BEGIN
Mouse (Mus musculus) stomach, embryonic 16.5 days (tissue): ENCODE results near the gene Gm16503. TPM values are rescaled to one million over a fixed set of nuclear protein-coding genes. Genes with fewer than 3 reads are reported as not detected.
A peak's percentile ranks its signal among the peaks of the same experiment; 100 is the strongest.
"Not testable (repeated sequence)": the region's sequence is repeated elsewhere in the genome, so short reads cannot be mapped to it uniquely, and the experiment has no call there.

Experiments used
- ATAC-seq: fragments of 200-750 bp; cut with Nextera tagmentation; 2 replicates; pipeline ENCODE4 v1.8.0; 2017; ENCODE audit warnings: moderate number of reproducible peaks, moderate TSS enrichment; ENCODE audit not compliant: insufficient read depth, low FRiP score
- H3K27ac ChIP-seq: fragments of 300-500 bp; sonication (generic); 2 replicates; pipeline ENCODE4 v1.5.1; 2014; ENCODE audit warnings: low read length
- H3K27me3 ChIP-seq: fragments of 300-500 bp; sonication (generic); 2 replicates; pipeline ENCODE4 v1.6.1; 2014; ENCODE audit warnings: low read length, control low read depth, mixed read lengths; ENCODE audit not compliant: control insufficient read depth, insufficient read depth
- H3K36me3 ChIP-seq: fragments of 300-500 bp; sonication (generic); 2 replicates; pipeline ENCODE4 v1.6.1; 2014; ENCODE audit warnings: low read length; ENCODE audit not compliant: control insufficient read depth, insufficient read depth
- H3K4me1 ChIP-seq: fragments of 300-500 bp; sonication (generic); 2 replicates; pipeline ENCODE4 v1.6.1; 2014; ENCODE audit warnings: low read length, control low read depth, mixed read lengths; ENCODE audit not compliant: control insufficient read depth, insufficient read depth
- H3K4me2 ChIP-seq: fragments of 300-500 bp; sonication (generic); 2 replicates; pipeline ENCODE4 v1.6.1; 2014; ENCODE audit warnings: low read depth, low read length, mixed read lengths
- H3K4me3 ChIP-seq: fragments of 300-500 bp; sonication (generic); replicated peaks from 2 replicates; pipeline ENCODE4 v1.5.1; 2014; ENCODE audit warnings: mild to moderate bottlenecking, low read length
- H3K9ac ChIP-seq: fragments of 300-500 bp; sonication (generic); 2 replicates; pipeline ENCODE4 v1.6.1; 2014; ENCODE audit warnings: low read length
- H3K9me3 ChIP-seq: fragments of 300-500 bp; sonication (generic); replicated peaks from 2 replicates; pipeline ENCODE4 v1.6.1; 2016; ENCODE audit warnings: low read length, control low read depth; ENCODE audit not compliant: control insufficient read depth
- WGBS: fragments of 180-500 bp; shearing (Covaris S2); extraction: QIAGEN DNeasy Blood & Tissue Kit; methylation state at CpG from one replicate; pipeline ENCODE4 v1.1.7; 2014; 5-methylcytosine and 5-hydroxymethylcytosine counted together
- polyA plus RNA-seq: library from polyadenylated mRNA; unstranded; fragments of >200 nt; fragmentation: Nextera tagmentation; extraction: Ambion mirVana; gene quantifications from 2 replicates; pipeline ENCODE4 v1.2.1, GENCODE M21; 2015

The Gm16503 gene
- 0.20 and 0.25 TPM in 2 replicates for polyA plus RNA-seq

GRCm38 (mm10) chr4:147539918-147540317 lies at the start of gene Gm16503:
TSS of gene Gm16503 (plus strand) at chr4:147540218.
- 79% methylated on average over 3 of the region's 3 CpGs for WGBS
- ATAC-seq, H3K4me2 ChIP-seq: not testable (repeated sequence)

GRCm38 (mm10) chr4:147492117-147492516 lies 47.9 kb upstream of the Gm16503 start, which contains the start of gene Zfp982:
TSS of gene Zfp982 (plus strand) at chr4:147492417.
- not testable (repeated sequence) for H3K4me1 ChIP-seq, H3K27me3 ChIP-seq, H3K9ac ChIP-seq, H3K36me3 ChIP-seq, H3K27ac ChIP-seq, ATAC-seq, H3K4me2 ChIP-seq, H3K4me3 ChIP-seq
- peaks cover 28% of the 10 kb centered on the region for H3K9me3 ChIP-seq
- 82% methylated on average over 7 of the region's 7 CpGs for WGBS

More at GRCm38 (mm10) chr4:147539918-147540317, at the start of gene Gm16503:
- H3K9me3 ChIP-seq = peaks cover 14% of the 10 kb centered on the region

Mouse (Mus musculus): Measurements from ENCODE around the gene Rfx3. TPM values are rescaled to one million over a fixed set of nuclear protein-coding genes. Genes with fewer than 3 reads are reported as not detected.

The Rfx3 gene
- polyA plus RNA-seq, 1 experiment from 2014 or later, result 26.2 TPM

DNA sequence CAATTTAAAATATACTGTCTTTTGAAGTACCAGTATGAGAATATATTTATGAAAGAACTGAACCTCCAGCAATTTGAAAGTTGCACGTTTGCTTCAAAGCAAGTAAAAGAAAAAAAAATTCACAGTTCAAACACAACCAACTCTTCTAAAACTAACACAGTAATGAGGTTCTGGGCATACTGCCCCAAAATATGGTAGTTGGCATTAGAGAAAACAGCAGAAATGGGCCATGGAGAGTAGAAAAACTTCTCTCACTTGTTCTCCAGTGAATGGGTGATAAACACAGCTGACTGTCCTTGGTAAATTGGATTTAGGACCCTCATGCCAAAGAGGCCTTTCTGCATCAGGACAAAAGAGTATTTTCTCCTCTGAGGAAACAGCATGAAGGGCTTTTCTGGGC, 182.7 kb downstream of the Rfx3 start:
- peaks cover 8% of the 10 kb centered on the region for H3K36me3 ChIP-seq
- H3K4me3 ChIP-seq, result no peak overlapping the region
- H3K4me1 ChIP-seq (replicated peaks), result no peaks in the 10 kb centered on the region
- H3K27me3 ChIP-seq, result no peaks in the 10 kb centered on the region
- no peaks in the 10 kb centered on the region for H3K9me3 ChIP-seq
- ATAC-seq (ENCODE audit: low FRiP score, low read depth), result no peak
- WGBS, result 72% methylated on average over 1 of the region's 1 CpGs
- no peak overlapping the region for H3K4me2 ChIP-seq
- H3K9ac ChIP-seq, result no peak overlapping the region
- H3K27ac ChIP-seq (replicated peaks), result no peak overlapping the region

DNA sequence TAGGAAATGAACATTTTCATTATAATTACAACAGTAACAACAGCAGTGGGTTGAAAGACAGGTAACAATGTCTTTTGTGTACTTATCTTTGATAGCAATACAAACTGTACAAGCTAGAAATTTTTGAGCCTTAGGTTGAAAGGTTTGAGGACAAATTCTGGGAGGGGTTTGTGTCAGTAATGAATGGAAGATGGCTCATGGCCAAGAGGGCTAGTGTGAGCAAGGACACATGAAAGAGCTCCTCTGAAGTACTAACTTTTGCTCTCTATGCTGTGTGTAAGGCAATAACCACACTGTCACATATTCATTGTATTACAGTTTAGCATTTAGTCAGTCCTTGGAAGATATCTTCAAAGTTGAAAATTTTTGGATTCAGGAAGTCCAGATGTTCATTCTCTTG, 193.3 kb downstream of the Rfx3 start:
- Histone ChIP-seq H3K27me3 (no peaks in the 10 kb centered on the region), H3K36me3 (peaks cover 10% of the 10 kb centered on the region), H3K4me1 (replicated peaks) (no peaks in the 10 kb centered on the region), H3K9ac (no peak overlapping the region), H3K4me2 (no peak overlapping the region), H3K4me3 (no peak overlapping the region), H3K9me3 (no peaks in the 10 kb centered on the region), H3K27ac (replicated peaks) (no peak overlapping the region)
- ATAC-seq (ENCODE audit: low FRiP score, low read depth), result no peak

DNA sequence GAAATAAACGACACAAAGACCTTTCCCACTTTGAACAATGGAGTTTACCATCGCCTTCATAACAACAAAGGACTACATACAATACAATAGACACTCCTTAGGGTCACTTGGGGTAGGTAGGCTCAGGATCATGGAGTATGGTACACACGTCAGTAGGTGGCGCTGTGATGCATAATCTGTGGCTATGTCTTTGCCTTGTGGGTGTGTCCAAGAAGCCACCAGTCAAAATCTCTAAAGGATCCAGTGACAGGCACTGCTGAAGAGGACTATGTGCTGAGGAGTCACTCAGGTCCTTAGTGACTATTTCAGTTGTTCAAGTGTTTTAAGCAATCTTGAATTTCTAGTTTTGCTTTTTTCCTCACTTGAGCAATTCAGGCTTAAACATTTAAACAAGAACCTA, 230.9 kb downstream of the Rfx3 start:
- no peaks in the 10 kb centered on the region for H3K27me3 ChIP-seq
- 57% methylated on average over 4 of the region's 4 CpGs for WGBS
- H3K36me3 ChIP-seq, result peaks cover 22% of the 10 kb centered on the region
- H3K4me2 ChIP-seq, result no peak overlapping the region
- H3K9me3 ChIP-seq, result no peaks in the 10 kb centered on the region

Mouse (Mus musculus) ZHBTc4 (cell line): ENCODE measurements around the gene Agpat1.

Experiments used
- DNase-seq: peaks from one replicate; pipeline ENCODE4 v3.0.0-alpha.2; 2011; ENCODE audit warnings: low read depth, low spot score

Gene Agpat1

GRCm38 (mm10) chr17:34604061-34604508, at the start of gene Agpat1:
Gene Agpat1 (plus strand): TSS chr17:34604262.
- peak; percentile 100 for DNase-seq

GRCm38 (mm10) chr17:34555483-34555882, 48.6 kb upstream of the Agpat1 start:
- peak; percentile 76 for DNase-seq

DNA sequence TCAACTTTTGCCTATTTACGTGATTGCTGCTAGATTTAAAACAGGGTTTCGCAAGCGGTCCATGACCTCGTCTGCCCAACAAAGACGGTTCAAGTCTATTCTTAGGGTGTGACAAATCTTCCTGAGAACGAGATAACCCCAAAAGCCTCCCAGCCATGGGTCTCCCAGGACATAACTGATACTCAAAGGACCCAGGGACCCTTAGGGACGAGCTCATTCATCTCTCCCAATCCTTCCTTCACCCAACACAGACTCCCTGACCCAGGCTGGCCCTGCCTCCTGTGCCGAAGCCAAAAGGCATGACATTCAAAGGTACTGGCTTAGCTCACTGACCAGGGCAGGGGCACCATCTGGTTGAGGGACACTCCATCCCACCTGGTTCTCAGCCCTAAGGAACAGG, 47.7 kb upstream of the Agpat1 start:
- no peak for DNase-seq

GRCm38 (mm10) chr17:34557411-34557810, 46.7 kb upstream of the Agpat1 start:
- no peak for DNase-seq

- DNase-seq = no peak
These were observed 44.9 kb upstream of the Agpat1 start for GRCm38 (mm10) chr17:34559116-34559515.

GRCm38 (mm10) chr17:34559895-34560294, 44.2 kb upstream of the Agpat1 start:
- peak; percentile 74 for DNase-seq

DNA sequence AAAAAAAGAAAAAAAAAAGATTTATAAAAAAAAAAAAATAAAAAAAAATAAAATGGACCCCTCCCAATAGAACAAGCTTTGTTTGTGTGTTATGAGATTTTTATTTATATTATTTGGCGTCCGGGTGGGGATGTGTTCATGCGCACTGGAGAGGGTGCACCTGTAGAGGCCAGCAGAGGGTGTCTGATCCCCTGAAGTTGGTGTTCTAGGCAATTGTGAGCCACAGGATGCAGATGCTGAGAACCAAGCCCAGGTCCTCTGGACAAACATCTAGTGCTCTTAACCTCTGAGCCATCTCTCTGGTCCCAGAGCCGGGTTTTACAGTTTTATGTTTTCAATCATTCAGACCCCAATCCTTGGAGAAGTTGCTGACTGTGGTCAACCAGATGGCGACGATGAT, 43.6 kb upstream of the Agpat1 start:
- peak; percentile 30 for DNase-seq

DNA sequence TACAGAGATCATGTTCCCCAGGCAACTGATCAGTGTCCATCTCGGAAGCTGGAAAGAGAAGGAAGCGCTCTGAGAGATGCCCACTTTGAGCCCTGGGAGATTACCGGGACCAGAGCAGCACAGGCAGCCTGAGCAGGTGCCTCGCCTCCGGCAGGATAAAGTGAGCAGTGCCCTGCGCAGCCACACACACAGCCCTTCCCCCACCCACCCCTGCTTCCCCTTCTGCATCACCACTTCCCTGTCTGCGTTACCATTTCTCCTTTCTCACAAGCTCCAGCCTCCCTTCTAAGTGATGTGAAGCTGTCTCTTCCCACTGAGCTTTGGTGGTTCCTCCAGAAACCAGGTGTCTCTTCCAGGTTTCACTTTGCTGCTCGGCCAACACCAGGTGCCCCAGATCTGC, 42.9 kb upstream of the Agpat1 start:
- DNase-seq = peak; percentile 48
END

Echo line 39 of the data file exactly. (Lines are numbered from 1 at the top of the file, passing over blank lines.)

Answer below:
- WGBS, result 72% methylated on average over 1 of the region's 1 CpGs